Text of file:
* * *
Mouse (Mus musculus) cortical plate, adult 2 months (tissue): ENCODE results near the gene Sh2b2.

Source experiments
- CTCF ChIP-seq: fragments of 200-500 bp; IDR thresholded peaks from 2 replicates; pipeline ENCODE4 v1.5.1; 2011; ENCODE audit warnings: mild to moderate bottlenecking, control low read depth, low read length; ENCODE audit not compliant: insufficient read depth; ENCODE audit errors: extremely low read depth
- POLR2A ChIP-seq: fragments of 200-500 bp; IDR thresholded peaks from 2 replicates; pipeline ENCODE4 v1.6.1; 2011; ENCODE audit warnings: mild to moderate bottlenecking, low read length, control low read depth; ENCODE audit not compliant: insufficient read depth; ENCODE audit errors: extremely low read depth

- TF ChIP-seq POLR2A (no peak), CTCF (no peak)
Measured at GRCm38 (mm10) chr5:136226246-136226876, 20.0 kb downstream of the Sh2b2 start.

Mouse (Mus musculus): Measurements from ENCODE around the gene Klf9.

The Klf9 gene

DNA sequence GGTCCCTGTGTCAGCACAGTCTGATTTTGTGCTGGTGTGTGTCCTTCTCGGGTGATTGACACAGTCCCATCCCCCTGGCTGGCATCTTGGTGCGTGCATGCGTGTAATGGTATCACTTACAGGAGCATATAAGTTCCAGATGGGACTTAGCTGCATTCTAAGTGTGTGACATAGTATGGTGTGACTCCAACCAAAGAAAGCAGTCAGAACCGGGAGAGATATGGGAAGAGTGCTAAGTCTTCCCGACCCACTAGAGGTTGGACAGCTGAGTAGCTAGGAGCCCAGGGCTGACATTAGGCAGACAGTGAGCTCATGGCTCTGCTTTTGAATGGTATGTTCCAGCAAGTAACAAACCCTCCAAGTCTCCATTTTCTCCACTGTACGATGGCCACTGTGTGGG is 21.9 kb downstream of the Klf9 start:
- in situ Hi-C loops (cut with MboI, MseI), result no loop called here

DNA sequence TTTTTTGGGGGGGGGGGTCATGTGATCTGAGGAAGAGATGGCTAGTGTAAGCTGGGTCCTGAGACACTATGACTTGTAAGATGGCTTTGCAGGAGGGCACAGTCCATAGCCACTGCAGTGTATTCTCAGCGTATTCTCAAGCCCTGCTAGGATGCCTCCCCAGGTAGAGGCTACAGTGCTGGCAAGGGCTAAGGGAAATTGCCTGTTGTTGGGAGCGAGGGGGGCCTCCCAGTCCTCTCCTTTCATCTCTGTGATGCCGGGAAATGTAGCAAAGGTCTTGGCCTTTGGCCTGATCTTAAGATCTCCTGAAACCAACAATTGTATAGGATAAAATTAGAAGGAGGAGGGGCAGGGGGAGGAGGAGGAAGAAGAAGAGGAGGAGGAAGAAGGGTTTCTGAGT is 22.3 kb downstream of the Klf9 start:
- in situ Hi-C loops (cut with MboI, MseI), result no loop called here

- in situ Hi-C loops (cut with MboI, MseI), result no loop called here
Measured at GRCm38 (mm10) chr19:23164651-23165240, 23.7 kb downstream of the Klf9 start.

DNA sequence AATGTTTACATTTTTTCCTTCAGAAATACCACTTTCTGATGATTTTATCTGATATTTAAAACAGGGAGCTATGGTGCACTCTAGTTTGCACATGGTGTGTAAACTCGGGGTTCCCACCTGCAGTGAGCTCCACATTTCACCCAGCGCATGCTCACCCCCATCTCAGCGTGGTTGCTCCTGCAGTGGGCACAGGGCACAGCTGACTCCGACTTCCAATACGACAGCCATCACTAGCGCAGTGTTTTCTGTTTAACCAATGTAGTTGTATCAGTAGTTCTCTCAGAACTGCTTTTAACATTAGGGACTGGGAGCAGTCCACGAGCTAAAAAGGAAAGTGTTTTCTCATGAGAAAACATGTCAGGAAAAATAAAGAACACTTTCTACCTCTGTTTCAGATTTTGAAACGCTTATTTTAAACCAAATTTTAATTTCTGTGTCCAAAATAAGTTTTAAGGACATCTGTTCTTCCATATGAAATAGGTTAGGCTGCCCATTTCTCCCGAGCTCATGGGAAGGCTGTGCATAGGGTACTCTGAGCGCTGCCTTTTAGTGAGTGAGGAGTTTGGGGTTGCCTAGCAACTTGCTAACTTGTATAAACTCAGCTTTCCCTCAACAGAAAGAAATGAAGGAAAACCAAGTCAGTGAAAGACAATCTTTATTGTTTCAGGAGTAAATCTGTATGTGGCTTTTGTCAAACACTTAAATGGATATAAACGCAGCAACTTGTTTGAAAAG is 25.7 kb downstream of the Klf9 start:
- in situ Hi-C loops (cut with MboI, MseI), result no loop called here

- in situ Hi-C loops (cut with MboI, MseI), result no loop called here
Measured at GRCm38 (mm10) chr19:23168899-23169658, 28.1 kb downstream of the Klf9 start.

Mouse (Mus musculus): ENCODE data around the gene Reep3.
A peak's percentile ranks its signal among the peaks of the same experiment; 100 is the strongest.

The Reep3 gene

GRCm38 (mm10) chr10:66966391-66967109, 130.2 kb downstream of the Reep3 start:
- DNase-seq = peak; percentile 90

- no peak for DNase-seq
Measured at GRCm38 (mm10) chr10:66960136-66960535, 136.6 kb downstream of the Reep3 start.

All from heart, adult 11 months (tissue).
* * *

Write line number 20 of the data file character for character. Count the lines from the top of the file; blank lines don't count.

A peak's percentile ranks its signal among the peaks of the same experiment; 100 is the strongest.